BS 8629 is a “Code of practice for the design, installation, commissioning and maintenance of evacuation alert systems for use by fire and rescue services in buildings containing flats”.
What is an Evacuation Alert System (EAS)?
An Evacuation Alert System is not a Fire Alarm System. It is a system, designed to be able to withstand fire for extended periods of time, for use exclusively by the Fire and Rescue Service. It will only be used in the event that a fire in a building designed for stay put, is developing to the point where residents in the building are becoming potentially at risk from fire, and who need to evacuate.
The person who makes the decision that evacuation is needed, is the incident commander.
Normally, if the commander considers that there is a need to evacuate occupants of flats, this is done manually. In rare situations, like Grenfell, it may be necessary to initiate a more extensive evacuation, where FRS resources are already stretched.
This is where the Evacuation System is used.
Why BS 8629 is needed and which buildings does it apply to?
The standard BS 8629 was written following a request from the Scottish government, who wished to be able to reference a standard in their building regulations, to specify the requirements for an evacuation alert system, for buildings with storeys over 18m above ground level. The system was to be installed, in applicable buildings, and be held ready for exclusive use by the Fire and Rescue Service (“FRS”).
Although BS 8629 is intended for blocks of flats, it does not provide any recommendations with respect to the type of applicable building, or when an evacuate alert system should be specified for use in a specific building. This is left to the specifying authority.
When the standard BS 8629 was written, it was assumed that it would only apply to new builds. It was written at the request of the Scottish government, but it was believed that it would also be of interest in England and Wales and, potentially, other countries who use British Standards. Since publication, local authorities are considering its application in existing buildings, and to date many of the applications have been retrofits, rather than new builds.
The primary application is for high rise buildings over 18m in height. However, there is no reason why it could not be specified for all purpose-built blocks of flats, although the cost of the system and the unusual situations where it would be used, make it less desirable for lower-risk buildings.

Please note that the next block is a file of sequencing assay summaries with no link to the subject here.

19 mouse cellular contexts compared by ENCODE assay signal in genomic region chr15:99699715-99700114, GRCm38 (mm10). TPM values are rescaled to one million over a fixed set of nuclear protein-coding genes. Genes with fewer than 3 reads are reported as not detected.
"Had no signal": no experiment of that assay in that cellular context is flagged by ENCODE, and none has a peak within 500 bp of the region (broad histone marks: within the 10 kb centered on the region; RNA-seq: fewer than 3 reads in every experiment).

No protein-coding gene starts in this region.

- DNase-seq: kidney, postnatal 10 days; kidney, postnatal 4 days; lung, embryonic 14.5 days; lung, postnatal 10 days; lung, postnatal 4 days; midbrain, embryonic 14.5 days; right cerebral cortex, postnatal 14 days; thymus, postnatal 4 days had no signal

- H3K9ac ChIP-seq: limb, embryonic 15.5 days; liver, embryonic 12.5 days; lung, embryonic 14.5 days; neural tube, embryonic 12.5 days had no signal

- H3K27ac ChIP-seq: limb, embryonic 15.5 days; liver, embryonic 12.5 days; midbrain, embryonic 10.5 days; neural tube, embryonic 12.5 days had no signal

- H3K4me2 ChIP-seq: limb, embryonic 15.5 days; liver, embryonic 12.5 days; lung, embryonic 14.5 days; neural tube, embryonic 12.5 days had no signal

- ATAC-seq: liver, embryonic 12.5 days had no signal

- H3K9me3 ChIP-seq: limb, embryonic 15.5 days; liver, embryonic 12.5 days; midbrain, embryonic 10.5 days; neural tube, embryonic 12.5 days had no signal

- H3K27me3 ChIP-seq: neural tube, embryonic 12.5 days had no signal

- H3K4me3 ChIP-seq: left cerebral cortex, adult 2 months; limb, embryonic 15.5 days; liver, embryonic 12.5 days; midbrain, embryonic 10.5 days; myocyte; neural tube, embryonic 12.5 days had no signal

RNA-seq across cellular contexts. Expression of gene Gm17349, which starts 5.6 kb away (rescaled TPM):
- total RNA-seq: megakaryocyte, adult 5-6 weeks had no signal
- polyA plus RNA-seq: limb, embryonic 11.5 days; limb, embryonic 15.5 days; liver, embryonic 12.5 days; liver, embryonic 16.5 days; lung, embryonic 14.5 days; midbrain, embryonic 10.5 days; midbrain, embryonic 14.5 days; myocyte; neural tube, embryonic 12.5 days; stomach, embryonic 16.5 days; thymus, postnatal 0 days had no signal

Fires in high rise buildings are not uncommon, but in most cases the fire does not spread beyond the flat of origin, because of the design and construction of the purpose-built block of flats. However, over time it is recognised that the integrity of the internal compartmentation can become reduced by construction workers undertaking maintenance work, or internal changes to the building. Where internal compartmentation becomes less effective, the risk of fire spread grows.
In the case of Grenfell, and the hundreds of other blocks that, at the time of writing, are similarly at risk, the exterior of the building has been clad with insulation that was intended to meet current energy efficiency rules, but where fire risk had not been adequately considered.
Who needs to comply and how to meet the requirements of BS 8629:2019?
The BS 8629:2019 standard is designed for:
1. Fire and Rescue Service
2. Building Managers
3. Manufacturer of Evacuation Alert Systems
When an emergency system is in place, understanding maintenance and testing is absolutely critical to keep the system running and ready for use when needed.
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Following the recommendations of BS5839 Part 1 2017 (Fire Alarm British Standard), it is a mandatory requirement to have an up to date, clear and accurate Fire Alarm Zone Chart adjacent to your Fire Alarm Control Panel and any repeater panels you have in your premises.